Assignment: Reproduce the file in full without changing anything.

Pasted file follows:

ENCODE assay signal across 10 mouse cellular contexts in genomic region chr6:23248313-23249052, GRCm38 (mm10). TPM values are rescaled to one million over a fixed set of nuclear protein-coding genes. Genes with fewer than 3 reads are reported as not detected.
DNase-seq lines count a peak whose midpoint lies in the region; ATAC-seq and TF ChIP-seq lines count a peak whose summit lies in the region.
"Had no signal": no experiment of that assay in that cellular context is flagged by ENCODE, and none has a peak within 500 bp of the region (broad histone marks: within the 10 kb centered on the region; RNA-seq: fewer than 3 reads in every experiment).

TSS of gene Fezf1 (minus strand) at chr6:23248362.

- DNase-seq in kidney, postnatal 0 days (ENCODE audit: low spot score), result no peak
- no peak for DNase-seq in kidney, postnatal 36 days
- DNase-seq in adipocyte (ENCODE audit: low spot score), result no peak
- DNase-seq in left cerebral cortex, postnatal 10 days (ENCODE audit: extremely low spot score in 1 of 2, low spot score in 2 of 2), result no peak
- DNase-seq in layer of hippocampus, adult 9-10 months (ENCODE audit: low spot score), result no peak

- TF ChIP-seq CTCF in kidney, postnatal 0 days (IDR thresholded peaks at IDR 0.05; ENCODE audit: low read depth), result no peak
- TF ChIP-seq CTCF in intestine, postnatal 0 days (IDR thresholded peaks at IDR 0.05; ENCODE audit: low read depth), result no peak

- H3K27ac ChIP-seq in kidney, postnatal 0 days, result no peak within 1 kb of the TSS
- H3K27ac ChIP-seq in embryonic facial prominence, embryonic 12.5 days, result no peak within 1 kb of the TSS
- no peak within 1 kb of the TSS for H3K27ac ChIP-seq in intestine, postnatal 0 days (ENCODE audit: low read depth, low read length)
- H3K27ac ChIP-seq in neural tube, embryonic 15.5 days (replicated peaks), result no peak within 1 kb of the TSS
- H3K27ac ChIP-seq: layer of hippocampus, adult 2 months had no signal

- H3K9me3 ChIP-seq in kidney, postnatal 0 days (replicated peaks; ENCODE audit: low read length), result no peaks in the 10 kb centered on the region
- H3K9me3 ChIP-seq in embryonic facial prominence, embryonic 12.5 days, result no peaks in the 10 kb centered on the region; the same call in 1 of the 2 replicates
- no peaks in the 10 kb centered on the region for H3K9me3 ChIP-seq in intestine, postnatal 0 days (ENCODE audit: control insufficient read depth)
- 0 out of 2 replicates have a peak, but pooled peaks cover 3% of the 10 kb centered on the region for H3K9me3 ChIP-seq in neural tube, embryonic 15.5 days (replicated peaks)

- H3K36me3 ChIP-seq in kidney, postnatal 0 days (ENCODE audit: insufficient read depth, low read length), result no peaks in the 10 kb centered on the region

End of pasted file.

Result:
ENCODE assay signal across 10 mouse cellular contexts in genomic region chr6:23248313-23249052, GRCm38 (mm10). TPM values are rescaled to one million over a fixed set of nuclear protein-coding genes. Genes with fewer than 3 reads are reported as not detected.
DNase-seq lines count a peak whose midpoint lies in the region; ATAC-seq and TF ChIP-seq lines count a peak whose summit lies in the region.
"Had no signal": no experiment of that assay in that cellular context is flagged by ENCODE, and none has a peak within 500 bp of the region (broad histone marks: within the 10 kb centered on the region; RNA-seq: fewer than 3 reads in every experiment).

TSS of gene Fezf1 (minus strand) at chr6:23248362.

- DNase-seq in kidney, postnatal 0 days (ENCODE audit: low spot score), result no peak
- no peak for DNase-seq in kidney, postnatal 36 days
- DNase-seq in adipocyte (ENCODE audit: low spot score), result no peak
- DNase-seq in left cerebral cortex, postnatal 10 days (ENCODE audit: extremely low spot score in 1 of 2, low spot score in 2 of 2), result no peak
- DNase-seq in layer of hippocampus, adult 9-10 months (ENCODE audit: low spot score), result no peak

- TF ChIP-seq CTCF in kidney, postnatal 0 days (IDR thresholded peaks at IDR 0.05; ENCODE audit: low read depth), result no peak
- TF ChIP-seq CTCF in intestine, postnatal 0 days (IDR thresholded peaks at IDR 0.05; ENCODE audit: low read depth), result no peak

- H3K27ac ChIP-seq in kidney, postnatal 0 days, result no peak within 1 kb of the TSS
- H3K27ac ChIP-seq in embryonic facial prominence, embryonic 12.5 days, result no peak within 1 kb of the TSS
- no peak within 1 kb of the TSS for H3K27ac ChIP-seq in intestine, postnatal 0 days (ENCODE audit: low read depth, low read length)
- H3K27ac ChIP-seq in neural tube, embryonic 15.5 days (replicated peaks), result no peak within 1 kb of the TSS
- H3K27ac ChIP-seq: layer of hippocampus, adult 2 months had no signal

- H3K9me3 ChIP-seq in kidney, postnatal 0 days (replicated peaks; ENCODE audit: low read length), result no peaks in the 10 kb centered on the region
- H3K9me3 ChIP-seq in embryonic facial prominence, embryonic 12.5 days, result no peaks in the 10 kb centered on the region; the same call in 1 of the 2 replicates
- no peaks in the 10 kb centered on the region for H3K9me3 ChIP-seq in intestine, postnatal 0 days (ENCODE audit: control insufficient read depth)
- 0 out of 2 replicates have a peak, but pooled peaks cover 3% of the 10 kb centered on the region for H3K9me3 ChIP-seq in neural tube, embryonic 15.5 days (replicated peaks)

- H3K36me3 ChIP-seq in kidney, postnatal 0 days (ENCODE audit: insufficient read depth, low read length), result no peaks in the 10 kb centered on the region